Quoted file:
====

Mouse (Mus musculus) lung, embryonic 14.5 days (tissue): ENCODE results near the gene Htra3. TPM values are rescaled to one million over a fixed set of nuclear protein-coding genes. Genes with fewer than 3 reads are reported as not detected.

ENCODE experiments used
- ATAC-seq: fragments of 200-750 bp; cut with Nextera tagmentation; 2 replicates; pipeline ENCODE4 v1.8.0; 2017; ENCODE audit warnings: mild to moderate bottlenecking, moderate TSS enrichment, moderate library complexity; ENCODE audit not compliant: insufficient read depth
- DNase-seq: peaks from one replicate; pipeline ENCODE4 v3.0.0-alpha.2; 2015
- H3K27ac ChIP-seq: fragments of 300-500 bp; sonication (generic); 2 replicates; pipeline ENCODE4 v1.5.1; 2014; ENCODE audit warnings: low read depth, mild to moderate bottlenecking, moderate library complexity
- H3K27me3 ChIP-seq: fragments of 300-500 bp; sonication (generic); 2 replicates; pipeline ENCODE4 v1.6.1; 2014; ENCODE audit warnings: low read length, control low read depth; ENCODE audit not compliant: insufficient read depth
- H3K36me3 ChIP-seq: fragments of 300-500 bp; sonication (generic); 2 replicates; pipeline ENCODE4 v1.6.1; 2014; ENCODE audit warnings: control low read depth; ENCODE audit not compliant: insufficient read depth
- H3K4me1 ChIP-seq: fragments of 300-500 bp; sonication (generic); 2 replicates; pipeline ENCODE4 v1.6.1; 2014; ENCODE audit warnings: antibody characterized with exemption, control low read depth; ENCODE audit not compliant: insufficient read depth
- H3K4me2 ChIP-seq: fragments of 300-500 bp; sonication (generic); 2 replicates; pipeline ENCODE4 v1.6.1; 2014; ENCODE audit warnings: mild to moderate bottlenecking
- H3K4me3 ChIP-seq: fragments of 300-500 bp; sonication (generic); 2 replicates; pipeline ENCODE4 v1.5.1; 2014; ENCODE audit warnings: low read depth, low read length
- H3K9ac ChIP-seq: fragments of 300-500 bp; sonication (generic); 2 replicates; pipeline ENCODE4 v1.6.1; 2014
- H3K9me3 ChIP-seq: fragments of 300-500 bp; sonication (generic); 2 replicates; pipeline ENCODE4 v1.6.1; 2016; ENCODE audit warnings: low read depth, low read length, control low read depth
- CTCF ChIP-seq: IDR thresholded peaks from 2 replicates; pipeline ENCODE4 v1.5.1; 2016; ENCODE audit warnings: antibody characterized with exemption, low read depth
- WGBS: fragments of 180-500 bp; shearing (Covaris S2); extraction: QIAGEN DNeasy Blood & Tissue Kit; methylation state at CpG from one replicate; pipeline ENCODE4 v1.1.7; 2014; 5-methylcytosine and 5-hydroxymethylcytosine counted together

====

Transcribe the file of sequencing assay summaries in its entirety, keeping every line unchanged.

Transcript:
Mouse (Mus musculus) lung, embryonic 14.5 days (tissue): ENCODE results near the gene Htra3. TPM values are rescaled to one million over a fixed set of nuclear protein-coding genes. Genes with fewer than 3 reads are reported as not detected.

ENCODE experiments used
- ATAC-seq: fragments of 200-750 bp; cut with Nextera tagmentation; 2 replicates; pipeline ENCODE4 v1.8.0; 2017; ENCODE audit warnings: mild to moderate bottlenecking, moderate TSS enrichment, moderate library complexity; ENCODE audit not compliant: insufficient read depth
- DNase-seq: peaks from one replicate; pipeline ENCODE4 v3.0.0-alpha.2; 2015
- H3K27ac ChIP-seq: fragments of 300-500 bp; sonication (generic); 2 replicates; pipeline ENCODE4 v1.5.1; 2014; ENCODE audit warnings: low read depth, mild to moderate bottlenecking, moderate library complexity
- H3K27me3 ChIP-seq: fragments of 300-500 bp; sonication (generic); 2 replicates; pipeline ENCODE4 v1.6.1; 2014; ENCODE audit warnings: low read length, control low read depth; ENCODE audit not compliant: insufficient read depth
- H3K36me3 ChIP-seq: fragments of 300-500 bp; sonication (generic); 2 replicates; pipeline ENCODE4 v1.6.1; 2014; ENCODE audit warnings: control low read depth; ENCODE audit not compliant: insufficient read depth
- H3K4me1 ChIP-seq: fragments of 300-500 bp; sonication (generic); 2 replicates; pipeline ENCODE4 v1.6.1; 2014; ENCODE audit warnings: antibody characterized with exemption, control low read depth; ENCODE audit not compliant: insufficient read depth
- H3K4me2 ChIP-seq: fragments of 300-500 bp; sonication (generic); 2 replicates; pipeline ENCODE4 v1.6.1; 2014; ENCODE audit warnings: mild to moderate bottlenecking
- H3K4me3 ChIP-seq: fragments of 300-500 bp; sonication (generic); 2 replicates; pipeline ENCODE4 v1.5.1; 2014; ENCODE audit warnings: low read depth, low read length
- H3K9ac ChIP-seq: fragments of 300-500 bp; sonication (generic); 2 replicates; pipeline ENCODE4 v1.6.1; 2014
- H3K9me3 ChIP-seq: fragments of 300-500 bp; sonication (generic); 2 replicates; pipeline ENCODE4 v1.6.1; 2016; ENCODE audit warnings: low read depth, low read length, control low read depth
- CTCF ChIP-seq: IDR thresholded peaks from 2 replicates; pipeline ENCODE4 v1.5.1; 2016; ENCODE audit warnings: antibody characterized with exemption, low read depth
- WGBS: fragments of 180-500 bp; shearing (Covaris S2); extraction: QIAGEN DNeasy Blood & Tissue Kit; methylation state at CpG from one replicate; pipeline ENCODE4 v1.1.7; 2014; 5-methylcytosine and 5-hydroxymethylcytosine counted together